City Beautiful

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In 1881, Mark Twain described Montreal as a city “where you couldn’t throw a brick without breaking a church window.” In 2016, we might describe Montreal as a city where you can’t throw a brick without hitting something beautiful. Seriously, you can’t even walk to the pharmacy, on a warm June night, to pick up some garbage bags, without being left speechless again and again and again. Oh, and let me be clear, the beauty of which I speak, the beauty of this great city, is not the natural and thus accidental beauty of BC or Banff. Vanity is a virtue here in Montreal, and the city’s beautiful because it wants to be.

Something wonderful is happening in this city. Despite corruption scandals that would make a Latin American dictator blush. Despite crumbling municipal infrastructure that’s made much of downtown look like the perfect place to shoot a post-apocalyptic disaster movie. Despite all of these things, and against all odds, there’s a buzz of creativity here right now unlike anything I’ve seen before in my lifetime.

What real city would be a real city without dreamy drifters and nomads possessed by a seemingly insatiable wanderlust? I love these people. They make delightful dinner guests and fascinating friends. Even so, you can’t build anything long-lasting or worthwhile with poetic people like this. Because they always leave. Sooner or later. To function well, cities need to have a critical number of people like Niccolò Machiavelli: people who can say: “I love my native city more than my own soul.”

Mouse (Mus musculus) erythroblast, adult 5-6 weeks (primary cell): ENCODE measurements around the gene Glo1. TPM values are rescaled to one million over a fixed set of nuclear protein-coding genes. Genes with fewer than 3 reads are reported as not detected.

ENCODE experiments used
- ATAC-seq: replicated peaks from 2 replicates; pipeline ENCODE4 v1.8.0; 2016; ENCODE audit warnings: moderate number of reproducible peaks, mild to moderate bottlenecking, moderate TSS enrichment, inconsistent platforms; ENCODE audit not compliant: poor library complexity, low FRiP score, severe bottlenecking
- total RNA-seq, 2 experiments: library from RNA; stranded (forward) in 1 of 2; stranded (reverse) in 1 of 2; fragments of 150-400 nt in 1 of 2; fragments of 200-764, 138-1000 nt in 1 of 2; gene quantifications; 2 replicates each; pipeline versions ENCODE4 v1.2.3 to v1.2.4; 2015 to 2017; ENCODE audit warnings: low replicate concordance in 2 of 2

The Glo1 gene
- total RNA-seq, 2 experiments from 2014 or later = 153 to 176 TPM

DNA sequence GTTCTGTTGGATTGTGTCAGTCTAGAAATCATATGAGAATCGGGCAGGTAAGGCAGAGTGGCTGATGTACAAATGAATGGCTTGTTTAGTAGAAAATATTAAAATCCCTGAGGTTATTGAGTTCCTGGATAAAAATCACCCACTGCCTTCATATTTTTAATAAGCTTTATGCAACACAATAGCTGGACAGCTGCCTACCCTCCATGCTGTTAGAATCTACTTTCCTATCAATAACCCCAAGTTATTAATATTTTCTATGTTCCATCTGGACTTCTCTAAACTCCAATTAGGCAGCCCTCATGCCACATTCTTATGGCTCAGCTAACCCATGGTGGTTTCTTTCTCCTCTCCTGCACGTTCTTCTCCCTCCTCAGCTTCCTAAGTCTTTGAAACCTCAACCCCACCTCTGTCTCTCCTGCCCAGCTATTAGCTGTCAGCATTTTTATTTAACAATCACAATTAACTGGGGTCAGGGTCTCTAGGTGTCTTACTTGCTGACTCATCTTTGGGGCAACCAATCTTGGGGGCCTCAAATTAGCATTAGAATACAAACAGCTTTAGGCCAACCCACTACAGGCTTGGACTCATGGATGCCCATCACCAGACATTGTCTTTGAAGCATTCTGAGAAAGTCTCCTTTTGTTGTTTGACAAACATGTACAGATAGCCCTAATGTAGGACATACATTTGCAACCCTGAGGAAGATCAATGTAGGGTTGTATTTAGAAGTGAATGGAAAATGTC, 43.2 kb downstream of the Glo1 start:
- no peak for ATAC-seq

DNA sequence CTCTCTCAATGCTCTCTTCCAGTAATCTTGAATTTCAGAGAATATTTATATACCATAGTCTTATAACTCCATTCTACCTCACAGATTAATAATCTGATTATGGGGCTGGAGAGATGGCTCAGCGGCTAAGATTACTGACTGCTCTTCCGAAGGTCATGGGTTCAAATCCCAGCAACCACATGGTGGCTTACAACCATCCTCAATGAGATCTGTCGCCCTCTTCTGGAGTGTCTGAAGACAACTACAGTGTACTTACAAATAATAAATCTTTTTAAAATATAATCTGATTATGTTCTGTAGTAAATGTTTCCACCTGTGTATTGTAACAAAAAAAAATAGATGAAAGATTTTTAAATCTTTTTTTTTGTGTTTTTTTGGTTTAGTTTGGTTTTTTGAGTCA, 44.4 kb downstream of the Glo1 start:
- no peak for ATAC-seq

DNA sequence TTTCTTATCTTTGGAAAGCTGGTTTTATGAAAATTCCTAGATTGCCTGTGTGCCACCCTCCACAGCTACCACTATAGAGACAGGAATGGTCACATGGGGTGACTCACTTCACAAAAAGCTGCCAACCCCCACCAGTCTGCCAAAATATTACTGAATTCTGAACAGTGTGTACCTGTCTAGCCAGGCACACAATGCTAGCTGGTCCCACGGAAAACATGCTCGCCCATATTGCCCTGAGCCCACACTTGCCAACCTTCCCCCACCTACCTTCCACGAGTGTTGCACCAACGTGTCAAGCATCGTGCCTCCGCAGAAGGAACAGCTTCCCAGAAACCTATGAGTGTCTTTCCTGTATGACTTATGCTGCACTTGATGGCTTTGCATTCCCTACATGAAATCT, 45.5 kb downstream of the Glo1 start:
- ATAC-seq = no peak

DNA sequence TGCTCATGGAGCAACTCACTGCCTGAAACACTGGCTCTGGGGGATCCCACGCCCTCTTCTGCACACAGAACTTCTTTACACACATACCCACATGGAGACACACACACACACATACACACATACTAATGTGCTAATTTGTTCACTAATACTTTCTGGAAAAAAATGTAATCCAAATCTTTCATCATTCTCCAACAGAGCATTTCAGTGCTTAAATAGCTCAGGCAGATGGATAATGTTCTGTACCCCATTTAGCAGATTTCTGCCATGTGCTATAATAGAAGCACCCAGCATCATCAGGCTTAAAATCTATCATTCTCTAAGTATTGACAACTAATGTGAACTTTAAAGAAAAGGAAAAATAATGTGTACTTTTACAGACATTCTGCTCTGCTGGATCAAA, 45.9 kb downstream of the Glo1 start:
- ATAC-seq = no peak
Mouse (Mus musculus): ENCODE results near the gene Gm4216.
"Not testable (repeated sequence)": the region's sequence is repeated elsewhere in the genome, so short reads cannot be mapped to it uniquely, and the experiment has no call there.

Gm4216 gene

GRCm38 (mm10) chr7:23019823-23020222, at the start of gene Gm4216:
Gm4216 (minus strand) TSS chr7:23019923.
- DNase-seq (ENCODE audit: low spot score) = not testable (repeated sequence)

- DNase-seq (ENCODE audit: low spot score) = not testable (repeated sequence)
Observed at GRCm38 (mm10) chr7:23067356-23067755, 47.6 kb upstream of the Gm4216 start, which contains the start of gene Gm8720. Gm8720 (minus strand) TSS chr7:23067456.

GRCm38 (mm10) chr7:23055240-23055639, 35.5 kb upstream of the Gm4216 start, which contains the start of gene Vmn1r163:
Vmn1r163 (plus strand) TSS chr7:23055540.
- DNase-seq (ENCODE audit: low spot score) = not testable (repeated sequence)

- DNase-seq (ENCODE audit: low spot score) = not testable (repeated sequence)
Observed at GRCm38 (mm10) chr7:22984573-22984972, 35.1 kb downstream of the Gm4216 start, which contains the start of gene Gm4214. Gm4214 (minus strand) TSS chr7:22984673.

Urban dwellers love to pride themselves on their open-mindedness, and yet I can’t help but notice that the sine qua non of any real city is a kind of closed-mindedness. All real cities (e.g., Paris, New York, Montreal) contain a critical number of chauvinistic citizens who simply cannot imagine living anywhere else, narrow-minded people who believe (wrongly, of course) that their city is the best city in the world. Much as sophisticated cosmopolitans love to disapprove of these people, a city really isn’t a city without them.

—John Faithful Hamer, From Here (2017)

About John Faithful Hamer

John Faithful Hamer is a college professor who still can't swim, drive, or pay his bills on time. His sense of direction is notoriously unreliable, yet he'd love to tell you where to go. His lack of practical skills is astounding, and his inability to fix things is renowned, yet he'd love to tell you what to do. His mismanagement of time is legendary, as is his inability to remember appointments, yet he fancies himself a philosopher and would love to tell you how to live. He wouldn't survive in a state of nature, of that we can be sure; but he's doing quite well in the big city, which has always been a refuge for the ridiculous, a haven for the helpless, and a friend to the frivolous.

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